The idea that colours can influence emotions is not a new one; in fact, colour choice in a home has long been a fundamental principle of the ancient art of Feng Shui. Yet just how can different colours used in the home influence the way we think and feel? And how can we maximise the most appropriate colours to their best effect?
The relevance of colour psychology
If you open an interior design brochure or home styling magazine, you’ll no doubt read articles about how different use of colour in the home can play with our emotions and influence how we visually perceive each room. You may have also seen, on the plethora of how-to-sell-your-home programmes on TV, how colour choices of rooms can greatly influence the prospects of achieving a sale. So what are some of the basic guidelines to colour psychology?
Understand the purpose of each room
Since colour consultants believe that colour influences our emotions, it makes sense to try and use colour to help achieve the desired emotion you want to create for a particular room. In order to do that, you need to decide how each of your rooms at home is used and what sort of emotions you want to create in each space. Then, you can adapt the colour accordingly when it comes time to decorate. You can read about choosing colour for children’s rooms in one of our previous posts.
Often, the emotions we want to create in each room are pretty universal. Bedrooms are a place for relaxing, so it can be assumed that when decorating you would choose colours that invoke a feeling of calm. Family rooms where you want to gather and spend time together may team well with colours that are said to invoke conversation and warmth. Stimulating colours may work well in the kitchen or dining room, if you want to create a feeling of energy and creativity. If you work from home, then you may want to decorate your office space in colours that encourage productivity, creativity and concentration. Bathrooms suit clean, fresh colours, but also work well with those that invoke calm and relaxation.
Understanding the colour emotions
So once you’ve established the purpose of each room and the feelings you want to generate, how do you decide which are the most appropriate colours to choose from in order to create that? You may think that you are clueless on this aspect, but you probably have reacted emotionally to colour without even realising it. Consider how you might feel if you walk into a room decorated all in red, compared to one painted in soft pastels, for example? Your sub-conscious mind is probably already working overtime to deliver colour influenced messages to you, without you even realising it.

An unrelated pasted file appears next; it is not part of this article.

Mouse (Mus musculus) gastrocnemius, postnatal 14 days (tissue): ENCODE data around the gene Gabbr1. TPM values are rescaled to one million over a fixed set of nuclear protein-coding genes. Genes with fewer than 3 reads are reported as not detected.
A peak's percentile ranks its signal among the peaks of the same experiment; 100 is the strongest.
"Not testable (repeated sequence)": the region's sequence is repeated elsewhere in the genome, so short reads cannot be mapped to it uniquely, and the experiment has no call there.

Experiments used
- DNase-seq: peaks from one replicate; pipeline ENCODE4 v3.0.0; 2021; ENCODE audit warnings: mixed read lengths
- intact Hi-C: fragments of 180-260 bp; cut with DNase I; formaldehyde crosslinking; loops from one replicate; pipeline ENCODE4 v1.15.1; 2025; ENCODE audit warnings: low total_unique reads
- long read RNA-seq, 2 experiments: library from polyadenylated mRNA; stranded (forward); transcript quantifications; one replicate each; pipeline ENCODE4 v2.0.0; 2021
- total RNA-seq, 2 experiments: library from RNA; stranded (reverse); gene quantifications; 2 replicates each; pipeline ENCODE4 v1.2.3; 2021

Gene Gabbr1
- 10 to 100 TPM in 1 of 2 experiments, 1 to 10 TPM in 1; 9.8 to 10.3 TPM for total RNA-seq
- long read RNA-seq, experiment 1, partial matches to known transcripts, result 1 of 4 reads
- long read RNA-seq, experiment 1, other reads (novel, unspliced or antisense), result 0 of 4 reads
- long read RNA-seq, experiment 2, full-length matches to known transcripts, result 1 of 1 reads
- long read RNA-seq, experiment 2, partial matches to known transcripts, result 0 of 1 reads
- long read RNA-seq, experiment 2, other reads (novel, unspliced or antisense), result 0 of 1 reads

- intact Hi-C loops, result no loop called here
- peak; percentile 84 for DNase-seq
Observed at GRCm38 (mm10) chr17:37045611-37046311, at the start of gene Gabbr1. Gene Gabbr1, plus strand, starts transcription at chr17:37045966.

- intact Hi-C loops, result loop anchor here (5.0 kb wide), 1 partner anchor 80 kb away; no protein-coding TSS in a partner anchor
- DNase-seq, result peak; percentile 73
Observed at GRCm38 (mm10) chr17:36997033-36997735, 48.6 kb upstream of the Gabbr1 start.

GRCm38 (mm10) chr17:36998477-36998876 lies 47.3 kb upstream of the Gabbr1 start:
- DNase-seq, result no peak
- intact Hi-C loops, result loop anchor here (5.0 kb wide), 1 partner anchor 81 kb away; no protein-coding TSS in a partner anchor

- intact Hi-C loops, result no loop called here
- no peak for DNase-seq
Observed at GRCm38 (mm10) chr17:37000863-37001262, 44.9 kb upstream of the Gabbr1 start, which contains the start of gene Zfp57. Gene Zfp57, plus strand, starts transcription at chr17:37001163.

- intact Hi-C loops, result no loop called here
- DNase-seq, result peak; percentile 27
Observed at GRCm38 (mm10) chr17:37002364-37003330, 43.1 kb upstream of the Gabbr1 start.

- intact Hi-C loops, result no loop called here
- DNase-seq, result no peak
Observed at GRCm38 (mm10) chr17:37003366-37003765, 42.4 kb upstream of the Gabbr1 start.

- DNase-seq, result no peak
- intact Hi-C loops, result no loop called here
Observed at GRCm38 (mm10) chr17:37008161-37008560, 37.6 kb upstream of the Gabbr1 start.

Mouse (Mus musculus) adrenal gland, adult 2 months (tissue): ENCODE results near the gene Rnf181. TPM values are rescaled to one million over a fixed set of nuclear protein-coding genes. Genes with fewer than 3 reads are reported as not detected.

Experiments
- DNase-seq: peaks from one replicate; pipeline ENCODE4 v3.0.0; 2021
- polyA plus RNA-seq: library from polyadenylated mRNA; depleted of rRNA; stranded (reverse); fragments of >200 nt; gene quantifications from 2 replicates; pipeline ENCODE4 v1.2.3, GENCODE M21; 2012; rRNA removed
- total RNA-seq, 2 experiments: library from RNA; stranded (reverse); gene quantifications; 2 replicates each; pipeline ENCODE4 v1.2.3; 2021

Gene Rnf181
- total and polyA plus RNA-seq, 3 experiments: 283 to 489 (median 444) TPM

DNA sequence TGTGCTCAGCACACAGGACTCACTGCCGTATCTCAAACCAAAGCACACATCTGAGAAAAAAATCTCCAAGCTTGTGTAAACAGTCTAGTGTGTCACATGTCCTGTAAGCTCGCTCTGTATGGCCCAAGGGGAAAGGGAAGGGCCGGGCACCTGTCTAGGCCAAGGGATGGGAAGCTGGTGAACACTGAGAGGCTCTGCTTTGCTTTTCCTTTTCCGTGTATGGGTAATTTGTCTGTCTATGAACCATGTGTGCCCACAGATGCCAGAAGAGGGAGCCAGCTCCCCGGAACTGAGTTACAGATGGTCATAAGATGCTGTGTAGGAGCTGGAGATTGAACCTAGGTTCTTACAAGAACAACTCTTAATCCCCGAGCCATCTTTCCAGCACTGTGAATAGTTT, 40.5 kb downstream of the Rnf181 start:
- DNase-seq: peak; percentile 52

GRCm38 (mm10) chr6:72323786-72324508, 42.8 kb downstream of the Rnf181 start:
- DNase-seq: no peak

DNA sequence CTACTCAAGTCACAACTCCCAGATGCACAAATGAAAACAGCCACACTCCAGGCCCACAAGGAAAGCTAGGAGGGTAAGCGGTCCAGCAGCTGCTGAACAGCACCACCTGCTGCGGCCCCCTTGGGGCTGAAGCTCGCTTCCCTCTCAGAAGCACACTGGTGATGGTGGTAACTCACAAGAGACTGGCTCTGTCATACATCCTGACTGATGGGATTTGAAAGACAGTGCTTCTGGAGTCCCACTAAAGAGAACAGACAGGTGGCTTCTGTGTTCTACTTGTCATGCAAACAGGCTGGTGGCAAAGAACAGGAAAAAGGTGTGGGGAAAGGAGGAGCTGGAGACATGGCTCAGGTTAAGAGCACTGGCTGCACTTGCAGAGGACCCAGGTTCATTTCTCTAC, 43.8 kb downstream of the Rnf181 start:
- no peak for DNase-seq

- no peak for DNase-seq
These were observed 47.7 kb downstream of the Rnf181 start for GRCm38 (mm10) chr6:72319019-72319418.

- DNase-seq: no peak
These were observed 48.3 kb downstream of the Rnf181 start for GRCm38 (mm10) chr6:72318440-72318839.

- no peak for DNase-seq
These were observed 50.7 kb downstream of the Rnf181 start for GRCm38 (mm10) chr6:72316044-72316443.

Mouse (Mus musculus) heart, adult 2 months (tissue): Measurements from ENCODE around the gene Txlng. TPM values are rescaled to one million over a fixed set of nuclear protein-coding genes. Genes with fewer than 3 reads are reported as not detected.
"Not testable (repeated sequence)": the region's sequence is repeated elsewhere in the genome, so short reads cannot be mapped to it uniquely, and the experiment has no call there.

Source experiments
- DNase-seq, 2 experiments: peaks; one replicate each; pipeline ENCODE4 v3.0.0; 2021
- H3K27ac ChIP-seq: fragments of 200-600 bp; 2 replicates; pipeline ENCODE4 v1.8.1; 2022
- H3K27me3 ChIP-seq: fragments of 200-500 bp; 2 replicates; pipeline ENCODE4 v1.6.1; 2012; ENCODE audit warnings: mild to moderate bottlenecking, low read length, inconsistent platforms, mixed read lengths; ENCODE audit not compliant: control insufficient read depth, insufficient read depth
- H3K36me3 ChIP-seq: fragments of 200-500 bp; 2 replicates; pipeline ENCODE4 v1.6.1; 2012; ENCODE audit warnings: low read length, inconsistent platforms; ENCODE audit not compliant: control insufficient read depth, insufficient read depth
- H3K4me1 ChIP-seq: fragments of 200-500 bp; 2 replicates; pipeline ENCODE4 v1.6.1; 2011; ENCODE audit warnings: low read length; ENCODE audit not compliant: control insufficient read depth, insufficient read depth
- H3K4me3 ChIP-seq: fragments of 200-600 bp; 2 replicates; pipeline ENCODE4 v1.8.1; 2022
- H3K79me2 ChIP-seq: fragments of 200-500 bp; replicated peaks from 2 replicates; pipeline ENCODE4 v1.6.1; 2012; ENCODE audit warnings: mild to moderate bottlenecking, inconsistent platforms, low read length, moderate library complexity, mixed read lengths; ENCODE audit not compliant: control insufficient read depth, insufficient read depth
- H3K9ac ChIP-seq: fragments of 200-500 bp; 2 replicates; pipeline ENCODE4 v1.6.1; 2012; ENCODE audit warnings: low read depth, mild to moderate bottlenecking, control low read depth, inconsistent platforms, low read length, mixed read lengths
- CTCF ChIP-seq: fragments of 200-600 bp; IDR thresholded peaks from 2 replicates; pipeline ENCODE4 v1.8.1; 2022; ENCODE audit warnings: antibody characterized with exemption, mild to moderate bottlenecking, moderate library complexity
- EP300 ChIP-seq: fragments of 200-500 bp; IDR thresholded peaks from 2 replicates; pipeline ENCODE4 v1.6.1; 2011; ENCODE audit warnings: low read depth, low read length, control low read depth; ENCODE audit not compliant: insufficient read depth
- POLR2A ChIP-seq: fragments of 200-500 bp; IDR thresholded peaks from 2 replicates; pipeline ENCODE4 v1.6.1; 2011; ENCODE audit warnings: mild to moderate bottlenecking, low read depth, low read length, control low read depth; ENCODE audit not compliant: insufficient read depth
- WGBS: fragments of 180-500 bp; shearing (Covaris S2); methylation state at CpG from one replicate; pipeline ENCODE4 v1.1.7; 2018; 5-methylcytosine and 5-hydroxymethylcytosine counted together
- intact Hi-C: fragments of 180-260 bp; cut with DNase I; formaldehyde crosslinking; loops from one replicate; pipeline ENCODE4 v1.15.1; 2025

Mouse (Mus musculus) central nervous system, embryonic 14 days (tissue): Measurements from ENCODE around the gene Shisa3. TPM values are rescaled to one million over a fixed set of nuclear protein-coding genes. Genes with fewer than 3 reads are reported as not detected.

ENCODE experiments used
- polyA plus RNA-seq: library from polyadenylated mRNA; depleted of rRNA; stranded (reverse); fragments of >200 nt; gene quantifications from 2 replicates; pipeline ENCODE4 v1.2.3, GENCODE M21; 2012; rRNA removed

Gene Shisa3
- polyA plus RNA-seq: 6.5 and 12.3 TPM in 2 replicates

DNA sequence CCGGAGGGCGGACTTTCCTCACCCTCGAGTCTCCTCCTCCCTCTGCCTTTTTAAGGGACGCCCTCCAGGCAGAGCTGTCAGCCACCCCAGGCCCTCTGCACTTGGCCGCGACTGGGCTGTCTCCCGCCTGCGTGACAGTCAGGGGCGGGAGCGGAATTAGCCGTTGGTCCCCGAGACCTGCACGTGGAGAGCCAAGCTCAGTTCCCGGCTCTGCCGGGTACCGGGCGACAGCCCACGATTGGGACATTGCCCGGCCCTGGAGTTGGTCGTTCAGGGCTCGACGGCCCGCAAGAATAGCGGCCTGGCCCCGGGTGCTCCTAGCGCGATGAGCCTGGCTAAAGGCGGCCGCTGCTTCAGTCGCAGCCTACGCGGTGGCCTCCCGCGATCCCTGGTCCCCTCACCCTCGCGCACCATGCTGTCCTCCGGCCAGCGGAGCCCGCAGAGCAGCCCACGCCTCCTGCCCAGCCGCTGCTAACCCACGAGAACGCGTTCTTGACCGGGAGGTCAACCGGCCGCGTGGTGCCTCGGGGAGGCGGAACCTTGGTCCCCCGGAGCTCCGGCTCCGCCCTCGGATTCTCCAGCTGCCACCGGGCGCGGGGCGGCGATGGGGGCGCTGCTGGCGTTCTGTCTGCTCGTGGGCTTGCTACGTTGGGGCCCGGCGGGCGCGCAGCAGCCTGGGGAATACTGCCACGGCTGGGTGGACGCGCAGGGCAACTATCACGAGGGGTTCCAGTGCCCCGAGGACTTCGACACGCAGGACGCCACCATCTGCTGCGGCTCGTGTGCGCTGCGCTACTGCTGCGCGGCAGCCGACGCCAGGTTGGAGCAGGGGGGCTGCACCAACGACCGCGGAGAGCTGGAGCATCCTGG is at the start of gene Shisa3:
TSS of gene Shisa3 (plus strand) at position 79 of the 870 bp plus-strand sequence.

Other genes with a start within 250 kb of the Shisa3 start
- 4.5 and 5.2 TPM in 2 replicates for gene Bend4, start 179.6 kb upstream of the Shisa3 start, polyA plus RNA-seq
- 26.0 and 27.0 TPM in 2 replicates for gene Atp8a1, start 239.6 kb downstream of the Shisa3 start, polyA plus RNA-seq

As a general rule, lighter colours are said to invoke calmer feelings, whereas darker tones increase emotions.
Red has the reputation of producing feelings of energy, passion and warmth. It’s also a stimulating colour, so can work well to encourage conversation and creativity.
Green is a very calming colour, because of its close associations with nature. It’s thought to be one of the most suitable colours for sustaining concentration levels, so would be ideal for use in a study room.
Blue is also a very soothing colour, but is also said to boost productivity. The different shades of blue can create different effects, so choose this colour carefully for the effect you want to create.
White and creams denote cleanliness and are most often seen used in bathrooms.
Yellow is thought be a colour that improves mood, so can be a lovely addition to any room in the home.
Creative activities or energy can be bolstered through the use of orange, so this could work well in a children’s play room, for example.
Using colour to sell your home
When it comes to selling your home, however, the long regarded rule is that you should stick to neutral colours when it comes to decorating. There are two very good reasons for this. Firstly, light, neutral tones make a room feel brighter and bigger than it actually is. Secondly, it is much easier for a potential homebuyer to visualise how they could use a room when the canvas they are looking at is of neutral shade.
This article was written for UK Oak Doors, leading suppliers of ogee and bullnose skirting.